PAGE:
Was this going to be another disappointing life lesson to never judge a book by its cover? Was the evocative imagery that caught our attention so completely at the garage sale just another cheap come-on that would ultimately result in nothing more than a letdown? Will we be filled with that empty feeling of loss and remorse to which we've grown so accustomed over the years?
Unfortunately, yes. To sum up the book, Harry is neurotic and creepy, the book makes no sense whatsoever, and (spolier alert!!!) the ending is nothing but corny and whitewashed.
Here is some of Harry's internal dialogue (p. 14):
When my Dad is on his deathbed, he will turn to me and say, "Harry, I'm sorry I didn't get you a voice synthesizer."
I will say, "But I didn't want a voice synthesizer."
Dad will say, "I know you really did and that's why it's so nice of you to say you didn't want one. I've been an awful father."
Later, at the behest of the computer, he goes to visit its original owner. As this little old lady goes to fetch him some cherry pie and peppermint tea, Harry wonders (p. 54):
Suddenly I got really nervous. What if she had gone to get a gun and was planning to blow my head off? Could I wrestle a knife away from her?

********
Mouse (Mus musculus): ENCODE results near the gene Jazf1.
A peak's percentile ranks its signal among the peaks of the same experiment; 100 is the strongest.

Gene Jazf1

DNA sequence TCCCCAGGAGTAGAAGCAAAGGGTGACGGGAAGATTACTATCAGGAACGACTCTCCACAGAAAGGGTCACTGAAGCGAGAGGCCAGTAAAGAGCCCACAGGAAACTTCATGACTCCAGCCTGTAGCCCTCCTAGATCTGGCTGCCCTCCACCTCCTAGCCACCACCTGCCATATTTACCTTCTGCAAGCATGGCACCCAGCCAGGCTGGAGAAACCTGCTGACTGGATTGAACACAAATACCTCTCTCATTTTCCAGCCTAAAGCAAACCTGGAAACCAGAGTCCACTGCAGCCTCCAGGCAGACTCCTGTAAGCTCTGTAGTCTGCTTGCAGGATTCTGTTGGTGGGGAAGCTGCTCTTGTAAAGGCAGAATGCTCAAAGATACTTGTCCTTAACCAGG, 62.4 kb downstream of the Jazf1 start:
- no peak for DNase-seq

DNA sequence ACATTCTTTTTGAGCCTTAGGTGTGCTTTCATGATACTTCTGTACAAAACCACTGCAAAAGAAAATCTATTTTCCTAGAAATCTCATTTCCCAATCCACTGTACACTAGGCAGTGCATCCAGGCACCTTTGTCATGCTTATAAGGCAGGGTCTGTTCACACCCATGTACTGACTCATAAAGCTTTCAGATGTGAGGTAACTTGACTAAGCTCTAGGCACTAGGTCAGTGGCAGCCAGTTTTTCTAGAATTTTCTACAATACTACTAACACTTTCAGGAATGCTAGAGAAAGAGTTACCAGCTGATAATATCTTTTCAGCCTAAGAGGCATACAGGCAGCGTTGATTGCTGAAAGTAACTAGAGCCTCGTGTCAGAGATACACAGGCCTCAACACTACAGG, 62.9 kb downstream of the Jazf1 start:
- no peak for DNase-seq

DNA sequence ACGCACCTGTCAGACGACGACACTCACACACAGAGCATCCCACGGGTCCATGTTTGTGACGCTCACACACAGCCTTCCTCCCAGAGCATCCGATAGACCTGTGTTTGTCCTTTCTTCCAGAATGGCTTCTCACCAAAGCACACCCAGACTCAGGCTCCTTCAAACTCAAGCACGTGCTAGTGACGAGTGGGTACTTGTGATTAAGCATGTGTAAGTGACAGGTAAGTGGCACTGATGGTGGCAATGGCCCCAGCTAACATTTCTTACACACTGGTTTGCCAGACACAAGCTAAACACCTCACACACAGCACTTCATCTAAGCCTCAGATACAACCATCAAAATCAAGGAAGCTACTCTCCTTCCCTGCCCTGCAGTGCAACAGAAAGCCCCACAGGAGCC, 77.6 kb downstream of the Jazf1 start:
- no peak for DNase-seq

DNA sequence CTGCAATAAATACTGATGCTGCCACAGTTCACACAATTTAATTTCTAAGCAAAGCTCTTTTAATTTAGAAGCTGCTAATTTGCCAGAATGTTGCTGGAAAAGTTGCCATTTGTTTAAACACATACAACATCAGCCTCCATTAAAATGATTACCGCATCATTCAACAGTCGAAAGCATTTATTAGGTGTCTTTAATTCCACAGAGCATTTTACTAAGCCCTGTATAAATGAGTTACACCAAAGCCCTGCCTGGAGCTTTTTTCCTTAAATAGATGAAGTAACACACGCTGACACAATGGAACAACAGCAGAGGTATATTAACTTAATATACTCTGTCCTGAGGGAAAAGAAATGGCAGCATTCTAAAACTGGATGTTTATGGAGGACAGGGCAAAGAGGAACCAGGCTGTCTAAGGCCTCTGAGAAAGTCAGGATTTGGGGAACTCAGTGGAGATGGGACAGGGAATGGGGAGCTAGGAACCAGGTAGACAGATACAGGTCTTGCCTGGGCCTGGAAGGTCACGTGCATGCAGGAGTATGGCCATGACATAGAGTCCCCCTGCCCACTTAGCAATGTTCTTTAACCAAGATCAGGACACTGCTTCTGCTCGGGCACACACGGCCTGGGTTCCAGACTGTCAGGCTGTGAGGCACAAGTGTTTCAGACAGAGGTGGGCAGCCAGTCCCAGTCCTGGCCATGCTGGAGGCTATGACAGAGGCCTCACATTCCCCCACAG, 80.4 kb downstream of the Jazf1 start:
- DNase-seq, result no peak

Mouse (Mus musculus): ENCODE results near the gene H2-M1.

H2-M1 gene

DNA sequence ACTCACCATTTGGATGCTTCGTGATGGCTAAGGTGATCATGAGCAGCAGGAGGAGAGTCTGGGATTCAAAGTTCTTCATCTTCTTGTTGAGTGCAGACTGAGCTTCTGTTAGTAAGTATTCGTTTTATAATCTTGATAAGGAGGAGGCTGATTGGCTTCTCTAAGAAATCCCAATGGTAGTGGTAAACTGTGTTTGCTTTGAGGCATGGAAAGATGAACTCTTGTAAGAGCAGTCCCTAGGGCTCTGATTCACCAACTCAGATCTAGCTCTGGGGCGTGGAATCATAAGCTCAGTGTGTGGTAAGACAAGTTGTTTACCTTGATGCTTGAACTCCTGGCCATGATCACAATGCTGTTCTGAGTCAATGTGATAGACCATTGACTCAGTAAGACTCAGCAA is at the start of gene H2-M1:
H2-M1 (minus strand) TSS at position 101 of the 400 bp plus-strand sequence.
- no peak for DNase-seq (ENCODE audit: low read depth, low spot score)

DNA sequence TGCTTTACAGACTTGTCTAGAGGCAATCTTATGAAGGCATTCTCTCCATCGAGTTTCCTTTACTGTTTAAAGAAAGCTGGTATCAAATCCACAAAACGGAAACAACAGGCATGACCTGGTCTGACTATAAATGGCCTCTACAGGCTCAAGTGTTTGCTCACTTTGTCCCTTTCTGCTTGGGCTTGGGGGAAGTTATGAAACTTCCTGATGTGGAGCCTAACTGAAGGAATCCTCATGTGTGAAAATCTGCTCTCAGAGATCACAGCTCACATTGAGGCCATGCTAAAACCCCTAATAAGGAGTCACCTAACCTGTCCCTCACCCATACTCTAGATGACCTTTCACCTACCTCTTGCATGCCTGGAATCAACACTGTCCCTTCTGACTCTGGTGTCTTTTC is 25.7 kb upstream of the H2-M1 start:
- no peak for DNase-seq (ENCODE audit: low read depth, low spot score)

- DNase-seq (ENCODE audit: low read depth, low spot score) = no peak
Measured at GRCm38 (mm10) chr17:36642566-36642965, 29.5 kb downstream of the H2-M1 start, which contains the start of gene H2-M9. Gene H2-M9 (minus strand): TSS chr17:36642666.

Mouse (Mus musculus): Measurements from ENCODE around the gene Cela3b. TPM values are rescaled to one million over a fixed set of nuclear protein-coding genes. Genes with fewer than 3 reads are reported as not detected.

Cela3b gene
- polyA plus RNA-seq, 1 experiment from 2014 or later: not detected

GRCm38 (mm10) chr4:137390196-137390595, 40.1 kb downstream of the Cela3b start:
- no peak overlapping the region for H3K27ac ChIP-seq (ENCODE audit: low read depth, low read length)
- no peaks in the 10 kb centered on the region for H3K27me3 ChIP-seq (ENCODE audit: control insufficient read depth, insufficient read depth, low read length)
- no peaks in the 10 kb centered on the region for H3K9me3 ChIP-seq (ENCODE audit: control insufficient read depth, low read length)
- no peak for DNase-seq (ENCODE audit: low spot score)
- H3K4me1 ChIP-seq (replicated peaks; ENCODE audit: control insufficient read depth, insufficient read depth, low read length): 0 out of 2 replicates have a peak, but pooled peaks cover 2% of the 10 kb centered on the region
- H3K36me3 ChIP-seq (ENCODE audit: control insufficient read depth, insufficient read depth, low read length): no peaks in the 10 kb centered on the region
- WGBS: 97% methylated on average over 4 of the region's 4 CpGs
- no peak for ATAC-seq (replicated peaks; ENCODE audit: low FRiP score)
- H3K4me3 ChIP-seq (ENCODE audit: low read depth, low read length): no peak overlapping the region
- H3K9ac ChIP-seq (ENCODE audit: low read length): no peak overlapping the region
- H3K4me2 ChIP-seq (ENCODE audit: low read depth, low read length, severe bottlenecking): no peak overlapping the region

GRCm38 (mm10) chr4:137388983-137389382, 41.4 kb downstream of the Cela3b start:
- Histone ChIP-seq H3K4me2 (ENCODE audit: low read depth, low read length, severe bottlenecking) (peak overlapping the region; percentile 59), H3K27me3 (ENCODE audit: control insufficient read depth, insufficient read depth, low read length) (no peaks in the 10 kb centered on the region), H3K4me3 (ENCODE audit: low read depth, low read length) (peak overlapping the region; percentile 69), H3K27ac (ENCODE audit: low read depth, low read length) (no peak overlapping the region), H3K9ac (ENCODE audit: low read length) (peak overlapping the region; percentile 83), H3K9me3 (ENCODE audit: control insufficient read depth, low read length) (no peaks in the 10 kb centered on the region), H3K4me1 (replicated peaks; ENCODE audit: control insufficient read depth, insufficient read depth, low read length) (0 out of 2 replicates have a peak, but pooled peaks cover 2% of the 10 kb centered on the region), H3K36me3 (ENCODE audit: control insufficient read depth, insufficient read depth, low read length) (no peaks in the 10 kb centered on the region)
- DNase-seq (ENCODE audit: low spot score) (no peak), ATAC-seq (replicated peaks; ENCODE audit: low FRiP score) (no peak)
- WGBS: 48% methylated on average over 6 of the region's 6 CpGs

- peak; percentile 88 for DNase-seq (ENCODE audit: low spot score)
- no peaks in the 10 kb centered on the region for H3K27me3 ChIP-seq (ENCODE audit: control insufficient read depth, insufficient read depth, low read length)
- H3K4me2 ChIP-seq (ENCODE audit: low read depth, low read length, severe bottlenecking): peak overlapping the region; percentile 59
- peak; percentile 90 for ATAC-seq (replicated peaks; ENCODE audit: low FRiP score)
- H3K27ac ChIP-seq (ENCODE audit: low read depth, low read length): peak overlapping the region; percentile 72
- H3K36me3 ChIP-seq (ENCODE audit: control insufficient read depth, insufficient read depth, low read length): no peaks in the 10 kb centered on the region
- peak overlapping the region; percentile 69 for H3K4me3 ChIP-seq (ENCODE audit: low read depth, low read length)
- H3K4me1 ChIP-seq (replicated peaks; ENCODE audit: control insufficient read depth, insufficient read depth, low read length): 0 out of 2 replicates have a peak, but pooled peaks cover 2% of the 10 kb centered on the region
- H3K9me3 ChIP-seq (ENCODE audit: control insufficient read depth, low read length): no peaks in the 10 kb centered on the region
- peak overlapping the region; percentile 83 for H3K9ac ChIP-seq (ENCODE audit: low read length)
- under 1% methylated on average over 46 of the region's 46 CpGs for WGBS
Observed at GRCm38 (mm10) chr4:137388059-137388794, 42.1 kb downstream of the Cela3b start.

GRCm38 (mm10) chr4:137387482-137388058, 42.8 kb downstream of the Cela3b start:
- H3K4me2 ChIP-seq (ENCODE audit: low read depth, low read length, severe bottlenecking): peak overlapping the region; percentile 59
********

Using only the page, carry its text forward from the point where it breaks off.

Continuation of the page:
Our memories of the 80s are bittersweet, to be sure, but they don't include a lot of old ladies randomly murdering 12 year-olds...
If you are curious about the source of this disturbingly morbid inner life, apparently it came from his mother (p. 86):
"I just wonder," she said, "whether we are doing the right thing. Well," she sighed, "we're either doing the right thing or the wrong thing. We either live or die."
Further Investigations - Price Comparison
Once it became clear that we weren't, on any level, going to enjoy reading this book, terror struck in. How were we going to turn this $.25 investment into something worthwhile?
The first thing that struck us was the price printed on the book: $2.50. This edition was published in 1987. Using the inflation calculator at the Bureau of Labor Statistics, we see how that translate to $5.01 in today's money: